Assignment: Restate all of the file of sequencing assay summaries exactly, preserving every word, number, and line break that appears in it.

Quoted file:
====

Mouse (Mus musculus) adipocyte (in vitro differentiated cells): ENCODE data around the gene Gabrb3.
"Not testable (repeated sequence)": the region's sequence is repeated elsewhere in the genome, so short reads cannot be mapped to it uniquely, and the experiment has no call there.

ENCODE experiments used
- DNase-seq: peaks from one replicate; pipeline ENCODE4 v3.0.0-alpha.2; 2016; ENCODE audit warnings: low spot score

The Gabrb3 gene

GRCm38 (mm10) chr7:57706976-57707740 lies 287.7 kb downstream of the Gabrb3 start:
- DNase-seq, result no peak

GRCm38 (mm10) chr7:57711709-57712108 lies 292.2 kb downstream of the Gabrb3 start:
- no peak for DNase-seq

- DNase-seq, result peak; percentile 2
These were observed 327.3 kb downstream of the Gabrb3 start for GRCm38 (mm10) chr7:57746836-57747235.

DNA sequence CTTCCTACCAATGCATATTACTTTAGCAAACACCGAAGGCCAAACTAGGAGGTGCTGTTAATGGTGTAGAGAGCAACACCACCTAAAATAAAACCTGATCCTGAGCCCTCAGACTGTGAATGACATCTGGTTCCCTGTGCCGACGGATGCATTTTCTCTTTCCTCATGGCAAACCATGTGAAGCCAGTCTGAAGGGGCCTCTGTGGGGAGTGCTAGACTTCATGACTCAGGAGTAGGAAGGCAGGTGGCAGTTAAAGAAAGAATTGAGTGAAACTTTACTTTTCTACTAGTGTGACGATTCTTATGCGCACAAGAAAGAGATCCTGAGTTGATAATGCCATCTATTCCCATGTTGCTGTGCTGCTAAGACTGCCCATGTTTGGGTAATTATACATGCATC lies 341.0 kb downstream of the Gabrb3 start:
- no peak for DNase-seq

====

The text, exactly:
Mouse (Mus musculus) adipocyte (in vitro differentiated cells): ENCODE data around the gene Gabrb3.
"Not testable (repeated sequence)": the region's sequence is repeated elsewhere in the genome, so short reads cannot be mapped to it uniquely, and the experiment has no call there.

ENCODE experiments used
- DNase-seq: peaks from one replicate; pipeline ENCODE4 v3.0.0-alpha.2; 2016; ENCODE audit warnings: low spot score

The Gabrb3 gene

GRCm38 (mm10) chr7:57706976-57707740 lies 287.7 kb downstream of the Gabrb3 start:
- DNase-seq, result no peak

GRCm38 (mm10) chr7:57711709-57712108 lies 292.2 kb downstream of the Gabrb3 start:
- no peak for DNase-seq

- DNase-seq, result peak; percentile 2
These were observed 327.3 kb downstream of the Gabrb3 start for GRCm38 (mm10) chr7:57746836-57747235.

DNA sequence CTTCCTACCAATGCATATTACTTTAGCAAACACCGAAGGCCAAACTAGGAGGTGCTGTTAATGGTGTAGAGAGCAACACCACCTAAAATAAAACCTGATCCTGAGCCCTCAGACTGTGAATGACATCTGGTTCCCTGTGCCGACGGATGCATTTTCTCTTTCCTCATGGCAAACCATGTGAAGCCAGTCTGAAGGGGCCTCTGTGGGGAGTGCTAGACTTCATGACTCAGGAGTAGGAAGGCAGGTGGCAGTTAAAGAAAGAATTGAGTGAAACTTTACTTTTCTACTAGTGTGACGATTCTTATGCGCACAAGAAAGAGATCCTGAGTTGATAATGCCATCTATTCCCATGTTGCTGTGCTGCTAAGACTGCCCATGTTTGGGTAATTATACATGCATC lies 341.0 kb downstream of the Gabrb3 start:
- no peak for DNase-seq